This was originally an e-mail I wrote in response to a question about celebrating Christmas when one isn't Christian and avoiding a total focus on materialism.
I'm not Christian and I don't feel excluded at all. We faced similar dilemma's regarding how much (commercial) Christmas and how to handle Santa, etc, with the added complication of making this a meaningful celebration when you don't believe in the religious aspects.
The first thing I'd recommend is reading Unplug The Christmas Machine by Jo Robinson and Jean Coppock Staeheli. The authors ran workshops for several years before developing the book. It has a lot to read and think about, and worksheets to help you figure out what you really want Christmas to be like. They talk about the hidden rules of gift-giving and the myth of the Christmas Magician (mom making it all *beautiful*.) It doesn't tell you how Christmas *should* be, it just gently guides you into clarifying it for yourself.
Now about traditions, these do not have to be big and fancy. Traditions are anything that you do the same way each year. People are often very attached to seemingly little, unimportant things, but it is those tiny rituals that really grow in your heart.
We make paper snowflakes for the windows each year, and on Christmas morning we make crescent rolls and eat them under the tree while the kids play with their stockings and Santa gifts. We have a special braided rope that we hang our Christmas cards on as they arrive, and I made fabric bags which we use for our wrapping paper, so they are the same every year. We host an open house on Christmas Eve every year and we always buy gifts for several people on the Tree of Joy. For us, Solstice is also part of our celebration----on this day we give gifts to the wild creatures around us. Last year we put up bird feeders.
One of the chief complaints that people have about Christmas celebrations is that they are over too fast. There is so much build-up and then it is over with in a day. I would love to celebrate the 12 days of Christmas, but my daughter's birthday is Jan. 1 and I don't want it to be subsumed in Christmas. So instead, we celebrate the 24 days leading up to Christmas. This isn't a huge deal, we just do something different to prepare for Christmas every day. One day we put up outside lights, another day inside lights. We decorate the house on another day, choose the tree one day, decorate it another. We make our paper snowflakes and make cookies. We have many Christmas books and movies and we introduce them gradually through the month (I have a written schedule), including a favorite movie that we always watch on Christmas day.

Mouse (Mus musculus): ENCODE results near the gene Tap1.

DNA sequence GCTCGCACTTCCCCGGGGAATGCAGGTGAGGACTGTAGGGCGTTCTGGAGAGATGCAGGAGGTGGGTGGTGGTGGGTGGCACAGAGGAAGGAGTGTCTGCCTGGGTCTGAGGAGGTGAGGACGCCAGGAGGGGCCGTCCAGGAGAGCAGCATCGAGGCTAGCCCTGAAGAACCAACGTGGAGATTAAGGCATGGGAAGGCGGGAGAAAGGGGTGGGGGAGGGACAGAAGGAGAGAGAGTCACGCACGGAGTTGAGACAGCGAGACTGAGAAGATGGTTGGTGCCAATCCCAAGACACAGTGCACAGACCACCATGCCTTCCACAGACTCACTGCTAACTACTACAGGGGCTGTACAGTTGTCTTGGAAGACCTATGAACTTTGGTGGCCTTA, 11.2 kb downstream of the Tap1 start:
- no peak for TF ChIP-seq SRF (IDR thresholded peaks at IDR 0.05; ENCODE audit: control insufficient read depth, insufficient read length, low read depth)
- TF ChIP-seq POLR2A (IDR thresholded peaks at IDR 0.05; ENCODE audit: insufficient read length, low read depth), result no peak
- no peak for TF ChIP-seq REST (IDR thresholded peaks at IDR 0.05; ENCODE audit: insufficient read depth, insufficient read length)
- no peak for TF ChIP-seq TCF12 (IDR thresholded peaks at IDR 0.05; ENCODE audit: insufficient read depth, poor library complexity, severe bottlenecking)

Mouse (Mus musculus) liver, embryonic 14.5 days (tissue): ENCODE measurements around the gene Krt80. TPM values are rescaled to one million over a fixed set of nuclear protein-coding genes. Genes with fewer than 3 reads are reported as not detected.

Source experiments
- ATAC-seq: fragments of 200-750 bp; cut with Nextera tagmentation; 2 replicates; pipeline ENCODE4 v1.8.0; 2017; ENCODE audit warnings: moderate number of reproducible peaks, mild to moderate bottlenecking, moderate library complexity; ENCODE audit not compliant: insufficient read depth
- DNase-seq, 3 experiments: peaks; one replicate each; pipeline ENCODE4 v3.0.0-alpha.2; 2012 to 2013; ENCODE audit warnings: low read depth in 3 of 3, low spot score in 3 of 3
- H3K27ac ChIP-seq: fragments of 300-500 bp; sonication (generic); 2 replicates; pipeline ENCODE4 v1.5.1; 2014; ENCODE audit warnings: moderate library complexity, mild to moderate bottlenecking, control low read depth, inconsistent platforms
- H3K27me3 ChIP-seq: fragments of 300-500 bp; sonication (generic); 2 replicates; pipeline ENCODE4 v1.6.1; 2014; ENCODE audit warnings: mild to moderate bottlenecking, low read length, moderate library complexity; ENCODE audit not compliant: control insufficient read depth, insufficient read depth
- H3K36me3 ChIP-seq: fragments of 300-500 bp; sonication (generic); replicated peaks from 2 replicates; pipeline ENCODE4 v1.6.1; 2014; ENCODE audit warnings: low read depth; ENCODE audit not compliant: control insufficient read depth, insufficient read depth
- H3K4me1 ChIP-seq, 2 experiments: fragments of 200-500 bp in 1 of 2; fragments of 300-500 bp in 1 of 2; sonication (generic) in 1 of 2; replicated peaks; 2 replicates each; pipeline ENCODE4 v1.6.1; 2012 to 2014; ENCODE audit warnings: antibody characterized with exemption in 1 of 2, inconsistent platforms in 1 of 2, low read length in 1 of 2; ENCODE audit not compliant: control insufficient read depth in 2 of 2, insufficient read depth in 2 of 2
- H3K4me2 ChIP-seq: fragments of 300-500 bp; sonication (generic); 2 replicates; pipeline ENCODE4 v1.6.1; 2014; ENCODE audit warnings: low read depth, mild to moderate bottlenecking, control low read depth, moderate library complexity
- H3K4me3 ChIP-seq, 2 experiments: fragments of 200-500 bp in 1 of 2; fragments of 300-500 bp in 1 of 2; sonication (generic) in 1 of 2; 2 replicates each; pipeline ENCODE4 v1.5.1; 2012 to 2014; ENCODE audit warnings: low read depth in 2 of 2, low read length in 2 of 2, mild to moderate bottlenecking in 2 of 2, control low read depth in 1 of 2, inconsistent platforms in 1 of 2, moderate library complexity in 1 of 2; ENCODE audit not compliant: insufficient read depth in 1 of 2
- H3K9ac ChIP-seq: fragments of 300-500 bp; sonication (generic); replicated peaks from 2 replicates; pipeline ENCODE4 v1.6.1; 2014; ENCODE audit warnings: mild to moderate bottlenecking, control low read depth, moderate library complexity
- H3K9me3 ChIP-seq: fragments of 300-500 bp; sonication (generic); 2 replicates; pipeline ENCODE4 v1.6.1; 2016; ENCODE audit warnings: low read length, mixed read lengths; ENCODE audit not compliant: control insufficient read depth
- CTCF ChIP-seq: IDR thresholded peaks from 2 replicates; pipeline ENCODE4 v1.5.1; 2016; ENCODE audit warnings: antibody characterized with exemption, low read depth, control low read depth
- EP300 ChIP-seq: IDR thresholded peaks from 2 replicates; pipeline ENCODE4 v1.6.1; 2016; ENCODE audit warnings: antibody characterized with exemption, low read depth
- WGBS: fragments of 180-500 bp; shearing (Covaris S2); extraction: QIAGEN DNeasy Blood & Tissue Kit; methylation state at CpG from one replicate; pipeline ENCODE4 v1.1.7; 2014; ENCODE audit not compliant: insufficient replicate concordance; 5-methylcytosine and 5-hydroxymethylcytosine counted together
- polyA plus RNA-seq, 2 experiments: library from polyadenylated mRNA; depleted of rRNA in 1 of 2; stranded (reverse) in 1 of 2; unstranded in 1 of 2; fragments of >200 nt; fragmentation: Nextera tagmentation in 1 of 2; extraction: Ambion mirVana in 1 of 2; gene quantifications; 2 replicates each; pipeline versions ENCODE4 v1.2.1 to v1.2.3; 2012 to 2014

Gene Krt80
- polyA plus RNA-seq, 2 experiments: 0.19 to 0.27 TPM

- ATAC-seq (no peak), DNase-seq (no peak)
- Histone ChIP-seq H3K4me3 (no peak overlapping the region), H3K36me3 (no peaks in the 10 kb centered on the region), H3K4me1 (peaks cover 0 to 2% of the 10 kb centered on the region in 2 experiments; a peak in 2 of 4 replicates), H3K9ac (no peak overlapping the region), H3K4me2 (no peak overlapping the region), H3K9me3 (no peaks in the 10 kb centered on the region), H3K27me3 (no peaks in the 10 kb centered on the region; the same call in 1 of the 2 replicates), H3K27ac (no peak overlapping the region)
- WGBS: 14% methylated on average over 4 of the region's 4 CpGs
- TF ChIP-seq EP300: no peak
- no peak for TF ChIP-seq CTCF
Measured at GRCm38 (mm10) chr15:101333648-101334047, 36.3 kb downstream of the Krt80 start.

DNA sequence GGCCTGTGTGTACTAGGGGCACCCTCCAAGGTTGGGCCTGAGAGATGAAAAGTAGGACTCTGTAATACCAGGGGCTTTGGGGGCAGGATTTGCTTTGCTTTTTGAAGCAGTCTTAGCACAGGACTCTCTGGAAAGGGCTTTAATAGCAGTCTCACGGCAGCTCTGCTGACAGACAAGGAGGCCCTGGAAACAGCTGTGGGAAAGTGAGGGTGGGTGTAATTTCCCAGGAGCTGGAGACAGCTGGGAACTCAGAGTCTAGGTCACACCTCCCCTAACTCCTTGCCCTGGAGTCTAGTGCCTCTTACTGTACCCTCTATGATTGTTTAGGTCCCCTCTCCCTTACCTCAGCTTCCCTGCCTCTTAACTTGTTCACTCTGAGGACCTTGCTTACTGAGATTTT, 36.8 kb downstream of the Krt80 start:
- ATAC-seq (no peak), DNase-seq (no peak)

The day itself is very low key for us. Opening our gifts usually takes 2-5 hours. We wear comfortable clothes, enjoy brunch and then we play games and hang out for the rest of the day.
Santa. I was also very uncomfortable with lying to my children, but there are some fun and magical aspects to the idea of Santa. So Santa comes and brings presents and we don't lie about it. I don't make a big production out of the story. I don't tell the kids that they have to be good, I've never mentioned coal or chimneys, we don't leave cookies or carrots out. They know that Santa is a story and fun game to play but that mom and dad really buy the presents. They know that the Santas at the mall are people who like to dress up and pretend.
About gifts. I'm sure when I mentioned the length of time that it takes for us to open our gifts that it sounded like we have a giant goody bonanza, but we don't. Our children receive four gifts each, plus their Santa gifts. Dad and I usually wind up with two each, one from the other spouse and one from the kids. We often give joint gifts to the kids, so their individual totals may be less than four.
Limiting the gifts has been positive in a number of ways. For one thing, it allows us to buy better quality gifts. It is also much less overwhelming. The kids have the opportunity to become acquainted with their gifts, to take time to explore and work with them. Our gift opening takes so long because we take the time to explore each gift before moving on to the next. Sometimes the kids are so interested in the Santa gift that we don't even start opening gifts for a couple of hours. Gifts from outside our home are opened upon arrival, rather than saved for Christmas day.
So far, I've always helped the kids make a gift for Daddy, though I would buy something if they prefered to do that. They really enjoy making things for him, however. We usually make special clothes for him; on several occasions they have made shirts for him with their hand and footprints on them. This year they are going to decorate clothes for him with permanent markers.
Our family's daily Christmas activities for 2002.
Our family's daily Christmas activities for 2003.
Traditions and rituals we've developed in our family.
Celebrating Christmas in a non-Christian family.
The Truth About Santa
My family's approach to Santa.
Christmas isn't about shopping, it's about the way we care.
- Peter Alsop
©2000-2013 Barbara L.M. Handley